Ireland needs to prioritise investment in land and sea routes, serving south coast ports, to enable Irish exporters respond to Brexit, according to a report by the Irish Academy of Engineering (IAE). The report, 'Brexit: Implications for Transport Infrastructure Investment', prioritises development of Ringaskiddy port and Galway-Limerick-Cork-Ringaskiddy motorway. The publication is part of a series that focuses on vital national issues with a significant engineering dimension. It is intended as a contribution, by the academy, to the overall Brexit discussion. The report’s key findings are: • Brexit poses an existential threat to Ireland’s trading patterns; • Except for fuels, ores, grain, animal feed and transport equipment the vast bulk of Ireland’s goods trade is carried in trucks, on Roll On-Roll Off (Ro-Ro) ferries or in containers, on Load On-Load Off (Lo-Lo) vessels; • At present almost 85 per cent of this trade passes through Dublin Port, predominantly to the UK; • This trade is made up of three elements: • Our substantial two way trade with the UK; • Our trade with Continental Europe, two thirds of which is estimated to pass through the UK, much of it through the Port of Dover; • Our trade with Asia and Africa shipped via deep sea container ports in the UK. • Dover is the busiest Ro-Ro port in Europe and UK authorities recognize that Dover is incapable of operating a customs regime, because of the very limited land area at the port; • Dublin is the second busiest Ro-Ro port in the UK and Ireland and is now the busiest city port, for unitized freight i.e. Ro-Ro & Lo-Lo, in these islands; • Enlarging the capacity of Ireland’s south coast ports, particularly Ringaskiddy, would improve supply security and direct access to the Continent; • This would require new investment including completion of the Atlantic Cities Motorway Route linking Galway-Limerick-Cork-Ringaskiddy, to deliver one-hour travel times from Galway city to Limerick and from Limerick to the Dunkettle interchange, outside Cork; • This will require investment of €1.1-1.8 billion, dependent on the motorway routes chosen; • It would also contribute to balance regional development, by relocating a significant portion of the employment in supply chain management, warehousing and distribution, now concentrated in the GDA; • It would also reduce traffic congestion and housing demand in the GDA. Gabriel Dennison, CEO, the Irish Academy of Engineering, pictured right, said: “The impact Brexit will have on the Irish economy is becoming clearer as the EU-UK negotiations progress. A hard Brexit, with the UK leaving the Customs Union, is looking increasingly likely. If this happens, companies exporting to Europe from Ireland will face major disruption. “In particular, Irish exports passing through Dover will face unprecedented delays. If every one of the 10,000 trucks passing through Dover every day had an extra two-minute delay due to passport/customs checks it would cause a 17-mile tailback, according to Dover Port Authorities, affecting exports from Ireland destined for Europe.”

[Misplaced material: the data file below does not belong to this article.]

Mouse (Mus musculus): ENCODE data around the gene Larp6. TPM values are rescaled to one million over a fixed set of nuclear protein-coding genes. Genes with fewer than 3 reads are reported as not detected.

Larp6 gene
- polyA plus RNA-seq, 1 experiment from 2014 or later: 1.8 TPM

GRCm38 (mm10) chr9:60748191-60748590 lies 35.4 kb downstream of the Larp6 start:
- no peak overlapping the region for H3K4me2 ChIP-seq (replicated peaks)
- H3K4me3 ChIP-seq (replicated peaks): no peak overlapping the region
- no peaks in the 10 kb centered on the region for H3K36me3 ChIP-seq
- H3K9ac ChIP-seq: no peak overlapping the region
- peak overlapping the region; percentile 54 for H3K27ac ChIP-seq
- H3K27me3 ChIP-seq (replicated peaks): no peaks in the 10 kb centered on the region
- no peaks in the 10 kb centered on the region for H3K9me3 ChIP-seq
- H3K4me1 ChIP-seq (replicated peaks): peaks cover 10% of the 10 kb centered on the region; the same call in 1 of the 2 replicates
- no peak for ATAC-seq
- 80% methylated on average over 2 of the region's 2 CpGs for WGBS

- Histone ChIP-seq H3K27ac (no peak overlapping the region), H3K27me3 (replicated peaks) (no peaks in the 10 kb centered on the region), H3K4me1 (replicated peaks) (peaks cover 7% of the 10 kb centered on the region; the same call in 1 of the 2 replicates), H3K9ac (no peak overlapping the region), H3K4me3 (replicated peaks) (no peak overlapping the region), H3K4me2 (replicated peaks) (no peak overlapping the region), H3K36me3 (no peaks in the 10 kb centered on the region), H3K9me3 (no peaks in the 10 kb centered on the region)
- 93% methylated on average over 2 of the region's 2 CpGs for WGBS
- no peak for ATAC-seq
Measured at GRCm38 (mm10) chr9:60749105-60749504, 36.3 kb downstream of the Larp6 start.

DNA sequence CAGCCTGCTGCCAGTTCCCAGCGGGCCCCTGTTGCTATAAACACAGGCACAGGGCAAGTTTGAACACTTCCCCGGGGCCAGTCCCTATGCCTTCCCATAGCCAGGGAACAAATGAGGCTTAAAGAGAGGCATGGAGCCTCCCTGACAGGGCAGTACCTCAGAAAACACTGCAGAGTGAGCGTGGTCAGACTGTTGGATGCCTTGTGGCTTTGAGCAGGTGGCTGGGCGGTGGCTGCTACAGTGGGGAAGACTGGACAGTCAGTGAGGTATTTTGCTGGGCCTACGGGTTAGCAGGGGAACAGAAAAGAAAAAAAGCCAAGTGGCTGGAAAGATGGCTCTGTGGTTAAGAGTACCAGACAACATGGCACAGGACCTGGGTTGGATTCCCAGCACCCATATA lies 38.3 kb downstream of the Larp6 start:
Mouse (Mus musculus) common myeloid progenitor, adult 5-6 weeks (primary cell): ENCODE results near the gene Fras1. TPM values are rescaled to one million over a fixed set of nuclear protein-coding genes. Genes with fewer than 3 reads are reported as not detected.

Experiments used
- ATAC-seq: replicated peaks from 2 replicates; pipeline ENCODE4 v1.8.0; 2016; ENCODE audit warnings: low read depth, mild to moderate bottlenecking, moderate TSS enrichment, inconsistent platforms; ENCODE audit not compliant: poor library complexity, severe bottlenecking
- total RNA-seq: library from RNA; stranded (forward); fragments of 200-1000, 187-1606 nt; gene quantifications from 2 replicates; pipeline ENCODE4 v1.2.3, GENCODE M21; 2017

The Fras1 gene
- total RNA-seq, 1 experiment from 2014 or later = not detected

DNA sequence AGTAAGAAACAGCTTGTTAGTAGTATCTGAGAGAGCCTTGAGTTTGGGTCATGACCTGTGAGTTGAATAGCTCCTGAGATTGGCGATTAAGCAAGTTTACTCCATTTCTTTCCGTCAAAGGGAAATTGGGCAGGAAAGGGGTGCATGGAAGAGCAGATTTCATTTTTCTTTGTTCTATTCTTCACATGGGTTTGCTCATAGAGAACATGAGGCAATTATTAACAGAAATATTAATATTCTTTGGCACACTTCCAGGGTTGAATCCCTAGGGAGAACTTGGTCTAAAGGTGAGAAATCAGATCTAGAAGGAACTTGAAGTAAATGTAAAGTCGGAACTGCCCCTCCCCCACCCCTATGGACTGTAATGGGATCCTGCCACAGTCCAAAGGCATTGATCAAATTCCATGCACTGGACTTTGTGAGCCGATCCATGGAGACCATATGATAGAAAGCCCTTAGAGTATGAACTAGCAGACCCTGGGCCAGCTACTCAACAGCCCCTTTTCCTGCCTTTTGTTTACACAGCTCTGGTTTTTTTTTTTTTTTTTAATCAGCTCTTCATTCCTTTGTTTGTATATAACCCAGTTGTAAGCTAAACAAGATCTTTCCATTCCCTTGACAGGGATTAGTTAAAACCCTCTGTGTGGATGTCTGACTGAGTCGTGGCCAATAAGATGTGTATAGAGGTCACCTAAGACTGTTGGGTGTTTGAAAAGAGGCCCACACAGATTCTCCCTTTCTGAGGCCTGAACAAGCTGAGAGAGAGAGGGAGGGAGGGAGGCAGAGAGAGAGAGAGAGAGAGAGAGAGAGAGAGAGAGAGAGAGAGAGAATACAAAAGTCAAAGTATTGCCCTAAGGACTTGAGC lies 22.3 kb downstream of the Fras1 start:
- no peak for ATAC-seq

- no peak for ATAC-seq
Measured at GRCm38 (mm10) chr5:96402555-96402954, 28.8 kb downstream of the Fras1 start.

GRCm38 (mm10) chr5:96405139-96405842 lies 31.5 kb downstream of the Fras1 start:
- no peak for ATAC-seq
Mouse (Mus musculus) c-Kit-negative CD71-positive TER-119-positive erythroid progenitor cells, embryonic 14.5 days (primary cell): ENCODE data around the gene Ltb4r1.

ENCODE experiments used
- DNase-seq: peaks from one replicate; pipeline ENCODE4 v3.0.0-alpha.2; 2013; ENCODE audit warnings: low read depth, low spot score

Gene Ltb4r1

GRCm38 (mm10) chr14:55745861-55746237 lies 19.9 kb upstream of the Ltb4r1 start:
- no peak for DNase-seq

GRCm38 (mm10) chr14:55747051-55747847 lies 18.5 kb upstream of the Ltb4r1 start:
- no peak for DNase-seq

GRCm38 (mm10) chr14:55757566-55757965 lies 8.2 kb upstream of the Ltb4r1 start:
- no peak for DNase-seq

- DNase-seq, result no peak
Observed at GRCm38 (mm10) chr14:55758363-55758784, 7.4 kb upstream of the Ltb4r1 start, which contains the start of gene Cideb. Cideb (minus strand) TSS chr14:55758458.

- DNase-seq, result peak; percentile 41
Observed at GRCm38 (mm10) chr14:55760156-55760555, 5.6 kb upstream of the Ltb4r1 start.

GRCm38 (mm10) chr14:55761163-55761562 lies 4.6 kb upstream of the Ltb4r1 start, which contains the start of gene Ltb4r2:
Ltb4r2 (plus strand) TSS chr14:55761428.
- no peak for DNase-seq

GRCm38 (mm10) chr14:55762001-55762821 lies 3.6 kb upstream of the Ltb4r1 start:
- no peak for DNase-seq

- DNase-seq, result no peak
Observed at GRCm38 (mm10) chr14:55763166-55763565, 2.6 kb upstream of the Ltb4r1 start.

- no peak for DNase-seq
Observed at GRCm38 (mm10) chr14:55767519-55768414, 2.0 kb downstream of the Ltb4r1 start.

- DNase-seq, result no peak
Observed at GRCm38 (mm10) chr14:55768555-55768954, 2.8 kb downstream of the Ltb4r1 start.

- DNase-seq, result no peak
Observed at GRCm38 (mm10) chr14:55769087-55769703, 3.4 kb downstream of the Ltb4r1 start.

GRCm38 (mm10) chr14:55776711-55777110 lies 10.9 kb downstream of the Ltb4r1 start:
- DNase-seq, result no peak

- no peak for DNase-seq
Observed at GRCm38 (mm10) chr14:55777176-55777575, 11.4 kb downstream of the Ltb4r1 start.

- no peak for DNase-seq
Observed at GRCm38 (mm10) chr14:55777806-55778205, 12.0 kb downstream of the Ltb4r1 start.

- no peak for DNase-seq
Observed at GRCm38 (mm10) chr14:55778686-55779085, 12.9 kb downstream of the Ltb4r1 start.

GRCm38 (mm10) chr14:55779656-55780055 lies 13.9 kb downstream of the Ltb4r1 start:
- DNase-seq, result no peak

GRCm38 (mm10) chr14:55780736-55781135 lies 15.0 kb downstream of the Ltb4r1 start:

Irish Academy of Engineering

The Irish Academy of Engineering is an all-island body, concerned with long-term issues where the engineering profession can make a unique contribution to economic, social and technological development. Last year it published a series of discussion papers to contribute to the preparation of the National Planning Framework, on topics such as the Dublin-Belfast economic corridor, the Atlantic City Regions, climate change, sustainable transport, and broadband see: